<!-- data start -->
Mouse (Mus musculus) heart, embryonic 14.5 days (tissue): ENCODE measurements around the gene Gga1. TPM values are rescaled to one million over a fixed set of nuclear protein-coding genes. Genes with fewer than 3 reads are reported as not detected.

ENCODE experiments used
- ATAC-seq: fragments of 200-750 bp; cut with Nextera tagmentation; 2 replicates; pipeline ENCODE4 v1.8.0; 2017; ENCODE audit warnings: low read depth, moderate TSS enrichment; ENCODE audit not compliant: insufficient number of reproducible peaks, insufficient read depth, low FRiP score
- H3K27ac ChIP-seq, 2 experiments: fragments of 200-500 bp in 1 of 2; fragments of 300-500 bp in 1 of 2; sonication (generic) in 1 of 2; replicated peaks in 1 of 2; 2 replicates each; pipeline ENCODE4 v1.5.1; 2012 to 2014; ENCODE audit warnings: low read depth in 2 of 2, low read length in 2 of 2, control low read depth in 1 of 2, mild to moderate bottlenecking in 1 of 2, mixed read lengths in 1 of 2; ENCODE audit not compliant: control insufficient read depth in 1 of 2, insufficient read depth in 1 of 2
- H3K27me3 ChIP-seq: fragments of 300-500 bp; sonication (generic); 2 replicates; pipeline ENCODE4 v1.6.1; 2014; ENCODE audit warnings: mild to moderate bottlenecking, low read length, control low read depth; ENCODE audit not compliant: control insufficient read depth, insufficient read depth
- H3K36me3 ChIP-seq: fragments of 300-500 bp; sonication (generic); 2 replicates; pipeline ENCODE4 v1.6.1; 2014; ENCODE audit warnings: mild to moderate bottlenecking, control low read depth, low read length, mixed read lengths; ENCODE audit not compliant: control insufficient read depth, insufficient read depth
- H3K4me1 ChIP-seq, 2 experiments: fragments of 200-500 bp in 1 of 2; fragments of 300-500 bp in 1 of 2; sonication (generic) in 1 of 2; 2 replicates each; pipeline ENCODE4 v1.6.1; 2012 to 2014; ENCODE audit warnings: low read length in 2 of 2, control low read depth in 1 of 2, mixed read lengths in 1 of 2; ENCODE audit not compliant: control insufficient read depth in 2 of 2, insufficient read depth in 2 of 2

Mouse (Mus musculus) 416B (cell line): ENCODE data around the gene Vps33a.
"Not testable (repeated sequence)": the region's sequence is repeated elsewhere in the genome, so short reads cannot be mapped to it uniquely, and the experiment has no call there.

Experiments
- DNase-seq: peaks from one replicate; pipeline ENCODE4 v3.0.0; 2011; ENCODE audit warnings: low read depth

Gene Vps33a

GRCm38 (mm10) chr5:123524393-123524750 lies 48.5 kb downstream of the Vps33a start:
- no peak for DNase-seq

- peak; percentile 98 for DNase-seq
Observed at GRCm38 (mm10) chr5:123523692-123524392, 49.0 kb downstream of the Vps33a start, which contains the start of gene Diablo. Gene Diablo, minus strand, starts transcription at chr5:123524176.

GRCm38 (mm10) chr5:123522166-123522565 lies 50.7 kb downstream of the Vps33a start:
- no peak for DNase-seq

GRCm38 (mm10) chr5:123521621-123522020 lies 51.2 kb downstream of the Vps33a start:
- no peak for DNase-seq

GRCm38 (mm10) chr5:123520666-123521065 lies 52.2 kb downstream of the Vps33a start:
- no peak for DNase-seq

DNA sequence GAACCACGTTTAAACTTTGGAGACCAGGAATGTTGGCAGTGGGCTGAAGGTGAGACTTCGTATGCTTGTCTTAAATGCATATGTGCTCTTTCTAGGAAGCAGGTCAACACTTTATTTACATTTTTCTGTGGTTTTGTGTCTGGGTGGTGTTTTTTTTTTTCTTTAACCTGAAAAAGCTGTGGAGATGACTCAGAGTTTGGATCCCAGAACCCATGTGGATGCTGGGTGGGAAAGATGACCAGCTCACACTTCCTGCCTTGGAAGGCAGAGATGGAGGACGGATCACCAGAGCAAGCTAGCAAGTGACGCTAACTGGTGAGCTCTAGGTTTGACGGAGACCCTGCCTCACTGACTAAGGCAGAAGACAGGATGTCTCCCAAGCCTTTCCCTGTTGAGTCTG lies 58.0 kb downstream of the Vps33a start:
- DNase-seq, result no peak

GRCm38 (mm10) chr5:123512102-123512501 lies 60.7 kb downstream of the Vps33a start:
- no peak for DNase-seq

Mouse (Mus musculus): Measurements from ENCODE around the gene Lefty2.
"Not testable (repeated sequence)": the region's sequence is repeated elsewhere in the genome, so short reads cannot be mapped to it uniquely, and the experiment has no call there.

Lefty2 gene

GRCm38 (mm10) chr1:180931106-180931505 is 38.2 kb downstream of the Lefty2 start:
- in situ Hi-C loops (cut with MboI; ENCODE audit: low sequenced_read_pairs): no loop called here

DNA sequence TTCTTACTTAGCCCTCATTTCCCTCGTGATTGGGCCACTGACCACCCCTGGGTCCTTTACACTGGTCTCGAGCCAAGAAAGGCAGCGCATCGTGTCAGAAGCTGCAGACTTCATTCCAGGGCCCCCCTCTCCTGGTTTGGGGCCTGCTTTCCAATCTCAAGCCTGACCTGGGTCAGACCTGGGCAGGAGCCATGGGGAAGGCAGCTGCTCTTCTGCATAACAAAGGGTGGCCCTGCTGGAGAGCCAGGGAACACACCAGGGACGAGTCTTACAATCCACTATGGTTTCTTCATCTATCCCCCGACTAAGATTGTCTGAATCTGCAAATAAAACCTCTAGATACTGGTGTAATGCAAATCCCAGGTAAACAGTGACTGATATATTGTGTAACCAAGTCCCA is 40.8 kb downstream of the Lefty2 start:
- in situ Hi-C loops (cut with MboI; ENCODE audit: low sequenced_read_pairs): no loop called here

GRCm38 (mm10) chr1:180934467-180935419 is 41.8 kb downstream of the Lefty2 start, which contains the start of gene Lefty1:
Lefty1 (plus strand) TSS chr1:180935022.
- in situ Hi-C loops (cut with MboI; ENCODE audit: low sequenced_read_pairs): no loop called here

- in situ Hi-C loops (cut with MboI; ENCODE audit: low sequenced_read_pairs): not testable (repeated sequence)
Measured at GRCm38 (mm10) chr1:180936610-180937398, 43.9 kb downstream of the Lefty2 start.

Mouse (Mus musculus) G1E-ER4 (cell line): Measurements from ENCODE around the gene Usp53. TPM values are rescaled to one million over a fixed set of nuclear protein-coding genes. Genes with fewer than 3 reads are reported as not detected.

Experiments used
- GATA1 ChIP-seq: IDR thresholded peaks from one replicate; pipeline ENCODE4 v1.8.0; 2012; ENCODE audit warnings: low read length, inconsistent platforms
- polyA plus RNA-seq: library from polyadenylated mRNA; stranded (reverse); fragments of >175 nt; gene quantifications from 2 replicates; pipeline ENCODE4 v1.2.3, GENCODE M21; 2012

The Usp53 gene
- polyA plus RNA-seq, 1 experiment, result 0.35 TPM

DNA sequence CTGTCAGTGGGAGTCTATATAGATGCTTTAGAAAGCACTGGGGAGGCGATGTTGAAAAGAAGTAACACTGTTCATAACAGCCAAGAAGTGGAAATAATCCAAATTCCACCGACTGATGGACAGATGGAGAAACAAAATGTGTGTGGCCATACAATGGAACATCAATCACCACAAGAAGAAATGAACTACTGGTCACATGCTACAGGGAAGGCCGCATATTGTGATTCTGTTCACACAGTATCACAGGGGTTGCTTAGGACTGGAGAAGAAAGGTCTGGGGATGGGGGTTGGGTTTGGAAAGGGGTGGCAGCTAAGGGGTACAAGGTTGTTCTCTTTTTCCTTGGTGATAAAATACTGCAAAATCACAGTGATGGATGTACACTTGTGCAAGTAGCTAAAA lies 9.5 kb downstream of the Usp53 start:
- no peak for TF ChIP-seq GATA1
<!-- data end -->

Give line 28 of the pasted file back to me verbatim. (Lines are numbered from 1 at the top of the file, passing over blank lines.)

"Not testable (repeated sequence)": the region's sequence is repeated elsewhere in the genome, so short reads cannot be mapped to it uniquely, and the experiment has no call there.